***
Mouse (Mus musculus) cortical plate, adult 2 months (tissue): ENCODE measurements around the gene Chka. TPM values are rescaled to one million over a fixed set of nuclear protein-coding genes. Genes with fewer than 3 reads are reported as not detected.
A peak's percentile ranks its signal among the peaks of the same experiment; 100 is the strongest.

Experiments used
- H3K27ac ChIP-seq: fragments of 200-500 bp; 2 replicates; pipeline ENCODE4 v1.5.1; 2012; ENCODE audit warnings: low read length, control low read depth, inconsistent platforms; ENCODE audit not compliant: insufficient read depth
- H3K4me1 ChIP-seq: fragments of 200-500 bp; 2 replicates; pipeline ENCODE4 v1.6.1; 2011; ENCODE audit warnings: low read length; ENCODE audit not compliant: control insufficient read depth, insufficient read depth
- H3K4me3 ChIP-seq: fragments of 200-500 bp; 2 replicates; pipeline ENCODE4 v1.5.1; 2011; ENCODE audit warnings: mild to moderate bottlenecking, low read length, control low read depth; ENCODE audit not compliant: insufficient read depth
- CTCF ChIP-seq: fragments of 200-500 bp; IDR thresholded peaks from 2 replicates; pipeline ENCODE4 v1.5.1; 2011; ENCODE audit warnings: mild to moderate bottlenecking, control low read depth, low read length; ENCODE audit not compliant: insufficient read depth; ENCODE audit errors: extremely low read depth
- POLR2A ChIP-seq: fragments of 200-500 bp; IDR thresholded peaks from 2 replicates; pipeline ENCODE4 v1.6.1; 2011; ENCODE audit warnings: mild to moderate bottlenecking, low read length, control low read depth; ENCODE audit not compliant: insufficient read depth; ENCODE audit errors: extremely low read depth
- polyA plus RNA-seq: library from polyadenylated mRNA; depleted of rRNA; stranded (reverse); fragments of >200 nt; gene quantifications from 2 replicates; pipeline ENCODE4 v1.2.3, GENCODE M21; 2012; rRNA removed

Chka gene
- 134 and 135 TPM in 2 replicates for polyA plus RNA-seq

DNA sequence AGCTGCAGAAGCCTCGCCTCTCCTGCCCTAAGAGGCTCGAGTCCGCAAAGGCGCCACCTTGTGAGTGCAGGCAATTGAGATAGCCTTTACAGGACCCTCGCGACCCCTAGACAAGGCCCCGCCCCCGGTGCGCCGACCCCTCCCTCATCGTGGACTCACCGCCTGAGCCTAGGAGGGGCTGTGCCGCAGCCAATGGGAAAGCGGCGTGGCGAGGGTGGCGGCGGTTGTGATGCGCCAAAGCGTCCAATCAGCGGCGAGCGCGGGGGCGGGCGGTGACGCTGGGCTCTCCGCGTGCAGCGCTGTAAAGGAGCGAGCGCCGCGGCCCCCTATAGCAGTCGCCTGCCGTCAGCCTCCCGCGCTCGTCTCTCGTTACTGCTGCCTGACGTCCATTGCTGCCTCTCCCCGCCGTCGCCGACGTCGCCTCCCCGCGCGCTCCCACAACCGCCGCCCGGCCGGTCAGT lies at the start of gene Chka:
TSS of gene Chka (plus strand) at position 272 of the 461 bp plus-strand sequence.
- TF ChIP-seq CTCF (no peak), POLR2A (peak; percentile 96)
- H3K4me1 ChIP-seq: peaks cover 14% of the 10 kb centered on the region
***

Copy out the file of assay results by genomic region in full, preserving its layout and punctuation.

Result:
Mouse (Mus musculus) cortical plate, adult 2 months (tissue): ENCODE measurements around the gene Chka. TPM values are rescaled to one million over a fixed set of nuclear protein-coding genes. Genes with fewer than 3 reads are reported as not detected.
A peak's percentile ranks its signal among the peaks of the same experiment; 100 is the strongest.

Experiments used
- H3K27ac ChIP-seq: fragments of 200-500 bp; 2 replicates; pipeline ENCODE4 v1.5.1; 2012; ENCODE audit warnings: low read length, control low read depth, inconsistent platforms; ENCODE audit not compliant: insufficient read depth
- H3K4me1 ChIP-seq: fragments of 200-500 bp; 2 replicates; pipeline ENCODE4 v1.6.1; 2011; ENCODE audit warnings: low read length; ENCODE audit not compliant: control insufficient read depth, insufficient read depth
- H3K4me3 ChIP-seq: fragments of 200-500 bp; 2 replicates; pipeline ENCODE4 v1.5.1; 2011; ENCODE audit warnings: mild to moderate bottlenecking, low read length, control low read depth; ENCODE audit not compliant: insufficient read depth
- CTCF ChIP-seq: fragments of 200-500 bp; IDR thresholded peaks from 2 replicates; pipeline ENCODE4 v1.5.1; 2011; ENCODE audit warnings: mild to moderate bottlenecking, control low read depth, low read length; ENCODE audit not compliant: insufficient read depth; ENCODE audit errors: extremely low read depth
- POLR2A ChIP-seq: fragments of 200-500 bp; IDR thresholded peaks from 2 replicates; pipeline ENCODE4 v1.6.1; 2011; ENCODE audit warnings: mild to moderate bottlenecking, low read length, control low read depth; ENCODE audit not compliant: insufficient read depth; ENCODE audit errors: extremely low read depth
- polyA plus RNA-seq: library from polyadenylated mRNA; depleted of rRNA; stranded (reverse); fragments of >200 nt; gene quantifications from 2 replicates; pipeline ENCODE4 v1.2.3, GENCODE M21; 2012; rRNA removed

Chka gene
- 134 and 135 TPM in 2 replicates for polyA plus RNA-seq

DNA sequence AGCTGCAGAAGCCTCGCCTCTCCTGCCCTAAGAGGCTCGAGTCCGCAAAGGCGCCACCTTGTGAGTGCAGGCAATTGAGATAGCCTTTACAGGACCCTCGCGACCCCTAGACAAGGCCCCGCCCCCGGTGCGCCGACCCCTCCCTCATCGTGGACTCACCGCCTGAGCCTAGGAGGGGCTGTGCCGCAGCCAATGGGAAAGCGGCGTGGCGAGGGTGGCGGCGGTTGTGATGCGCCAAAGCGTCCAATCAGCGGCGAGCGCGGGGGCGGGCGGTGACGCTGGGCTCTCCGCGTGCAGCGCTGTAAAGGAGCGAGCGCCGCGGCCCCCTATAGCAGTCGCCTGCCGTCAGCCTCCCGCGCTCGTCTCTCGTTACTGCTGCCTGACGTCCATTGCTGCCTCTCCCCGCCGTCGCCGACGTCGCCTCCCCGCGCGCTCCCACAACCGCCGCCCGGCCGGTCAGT lies at the start of gene Chka:
TSS of gene Chka (plus strand) at position 272 of the 461 bp plus-strand sequence.
- TF ChIP-seq CTCF (no peak), POLR2A (peak; percentile 96)
- H3K4me1 ChIP-seq: peaks cover 14% of the 10 kb centered on the region